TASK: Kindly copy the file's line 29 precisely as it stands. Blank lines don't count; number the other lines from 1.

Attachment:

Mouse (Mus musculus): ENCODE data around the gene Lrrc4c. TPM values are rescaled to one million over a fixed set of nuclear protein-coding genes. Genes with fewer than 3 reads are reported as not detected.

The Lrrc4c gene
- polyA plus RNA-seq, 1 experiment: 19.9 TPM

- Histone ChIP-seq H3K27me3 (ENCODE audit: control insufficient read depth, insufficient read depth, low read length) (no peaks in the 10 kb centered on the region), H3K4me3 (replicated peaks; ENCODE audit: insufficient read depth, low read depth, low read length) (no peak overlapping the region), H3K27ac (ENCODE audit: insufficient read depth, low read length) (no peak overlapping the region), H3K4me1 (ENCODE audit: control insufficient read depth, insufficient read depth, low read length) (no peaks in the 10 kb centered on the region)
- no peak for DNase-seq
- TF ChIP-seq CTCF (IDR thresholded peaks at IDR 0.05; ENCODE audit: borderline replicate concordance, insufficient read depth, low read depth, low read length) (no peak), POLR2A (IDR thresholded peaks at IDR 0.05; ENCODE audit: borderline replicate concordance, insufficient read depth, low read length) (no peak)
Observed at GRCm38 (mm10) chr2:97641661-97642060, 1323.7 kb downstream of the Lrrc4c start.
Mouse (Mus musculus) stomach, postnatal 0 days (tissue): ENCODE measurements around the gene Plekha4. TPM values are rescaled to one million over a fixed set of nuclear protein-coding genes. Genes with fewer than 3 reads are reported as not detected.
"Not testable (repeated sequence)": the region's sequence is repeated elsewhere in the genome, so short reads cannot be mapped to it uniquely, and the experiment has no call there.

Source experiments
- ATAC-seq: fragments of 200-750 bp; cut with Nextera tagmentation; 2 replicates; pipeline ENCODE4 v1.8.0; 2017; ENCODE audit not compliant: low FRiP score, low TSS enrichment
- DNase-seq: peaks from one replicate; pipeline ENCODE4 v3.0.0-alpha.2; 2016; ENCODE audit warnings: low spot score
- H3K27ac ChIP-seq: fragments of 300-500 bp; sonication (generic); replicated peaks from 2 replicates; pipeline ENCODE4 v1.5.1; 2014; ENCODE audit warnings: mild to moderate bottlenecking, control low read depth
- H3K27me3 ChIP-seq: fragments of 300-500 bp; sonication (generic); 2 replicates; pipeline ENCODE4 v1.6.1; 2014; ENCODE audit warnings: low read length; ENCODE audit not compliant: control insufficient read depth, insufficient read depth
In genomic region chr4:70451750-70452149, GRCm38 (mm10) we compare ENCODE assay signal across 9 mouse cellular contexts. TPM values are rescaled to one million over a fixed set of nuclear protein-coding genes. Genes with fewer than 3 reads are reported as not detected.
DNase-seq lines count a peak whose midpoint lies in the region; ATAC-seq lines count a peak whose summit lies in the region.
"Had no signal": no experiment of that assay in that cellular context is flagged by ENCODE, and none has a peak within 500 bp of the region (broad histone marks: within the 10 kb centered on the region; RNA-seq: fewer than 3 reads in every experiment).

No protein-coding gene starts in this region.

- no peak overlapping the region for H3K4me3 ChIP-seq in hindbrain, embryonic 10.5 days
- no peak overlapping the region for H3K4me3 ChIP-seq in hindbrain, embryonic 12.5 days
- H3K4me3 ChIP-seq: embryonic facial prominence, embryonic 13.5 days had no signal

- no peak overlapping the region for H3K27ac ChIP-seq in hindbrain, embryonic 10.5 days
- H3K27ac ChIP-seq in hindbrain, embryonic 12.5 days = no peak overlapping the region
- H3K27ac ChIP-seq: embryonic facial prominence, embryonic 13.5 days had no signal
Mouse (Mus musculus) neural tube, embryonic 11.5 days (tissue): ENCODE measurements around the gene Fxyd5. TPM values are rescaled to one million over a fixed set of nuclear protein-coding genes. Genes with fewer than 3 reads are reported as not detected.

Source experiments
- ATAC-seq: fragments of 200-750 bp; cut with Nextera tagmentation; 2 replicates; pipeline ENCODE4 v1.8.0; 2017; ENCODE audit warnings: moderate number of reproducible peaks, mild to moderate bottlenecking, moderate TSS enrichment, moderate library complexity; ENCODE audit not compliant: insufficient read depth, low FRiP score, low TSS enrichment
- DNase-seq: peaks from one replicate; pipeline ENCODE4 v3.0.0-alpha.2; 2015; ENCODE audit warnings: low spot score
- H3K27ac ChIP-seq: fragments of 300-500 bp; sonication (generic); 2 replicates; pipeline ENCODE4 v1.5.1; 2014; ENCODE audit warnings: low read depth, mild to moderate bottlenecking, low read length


- H3K27ac ChIP-seq: fragments of 300-500 bp; sonication (generic); 2 replicates; pipeline ENCODE4 v1.5.1; 2014; ENCODE audit warnings: low read depth, mild to moderate bottlenecking, low read length